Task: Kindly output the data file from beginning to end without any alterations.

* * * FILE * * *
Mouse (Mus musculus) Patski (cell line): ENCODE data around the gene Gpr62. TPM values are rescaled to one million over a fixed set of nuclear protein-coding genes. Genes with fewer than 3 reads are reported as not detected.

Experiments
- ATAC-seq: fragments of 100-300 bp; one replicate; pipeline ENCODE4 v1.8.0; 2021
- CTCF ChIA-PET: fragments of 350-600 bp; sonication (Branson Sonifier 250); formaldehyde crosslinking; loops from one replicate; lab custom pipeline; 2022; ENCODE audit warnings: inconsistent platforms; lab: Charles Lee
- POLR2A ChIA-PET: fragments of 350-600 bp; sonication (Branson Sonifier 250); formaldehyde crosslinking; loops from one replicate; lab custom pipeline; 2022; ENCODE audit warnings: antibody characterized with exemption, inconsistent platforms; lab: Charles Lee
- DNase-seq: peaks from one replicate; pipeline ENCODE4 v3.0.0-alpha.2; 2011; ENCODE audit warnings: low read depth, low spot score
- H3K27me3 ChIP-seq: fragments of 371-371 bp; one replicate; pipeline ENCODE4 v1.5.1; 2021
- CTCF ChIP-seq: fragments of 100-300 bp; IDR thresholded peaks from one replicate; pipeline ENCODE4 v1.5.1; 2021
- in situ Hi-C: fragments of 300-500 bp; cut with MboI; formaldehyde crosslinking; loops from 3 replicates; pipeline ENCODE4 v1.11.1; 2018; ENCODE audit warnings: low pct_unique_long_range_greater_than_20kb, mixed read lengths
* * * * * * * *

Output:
Mouse (Mus musculus) Patski (cell line): ENCODE data around the gene Gpr62. TPM values are rescaled to one million over a fixed set of nuclear protein-coding genes. Genes with fewer than 3 reads are reported as not detected.

Experiments
- ATAC-seq: fragments of 100-300 bp; one replicate; pipeline ENCODE4 v1.8.0; 2021
- CTCF ChIA-PET: fragments of 350-600 bp; sonication (Branson Sonifier 250); formaldehyde crosslinking; loops from one replicate; lab custom pipeline; 2022; ENCODE audit warnings: inconsistent platforms; lab: Charles Lee
- POLR2A ChIA-PET: fragments of 350-600 bp; sonication (Branson Sonifier 250); formaldehyde crosslinking; loops from one replicate; lab custom pipeline; 2022; ENCODE audit warnings: antibody characterized with exemption, inconsistent platforms; lab: Charles Lee
- DNase-seq: peaks from one replicate; pipeline ENCODE4 v3.0.0-alpha.2; 2011; ENCODE audit warnings: low read depth, low spot score
- H3K27me3 ChIP-seq: fragments of 371-371 bp; one replicate; pipeline ENCODE4 v1.5.1; 2021
- CTCF ChIP-seq: fragments of 100-300 bp; IDR thresholded peaks from one replicate; pipeline ENCODE4 v1.5.1; 2021
- in situ Hi-C: fragments of 300-500 bp; cut with MboI; formaldehyde crosslinking; loops from 3 replicates; pipeline ENCODE4 v1.11.1; 2018; ENCODE audit warnings: low pct_unique_long_range_greater_than_20kb, mixed read lengths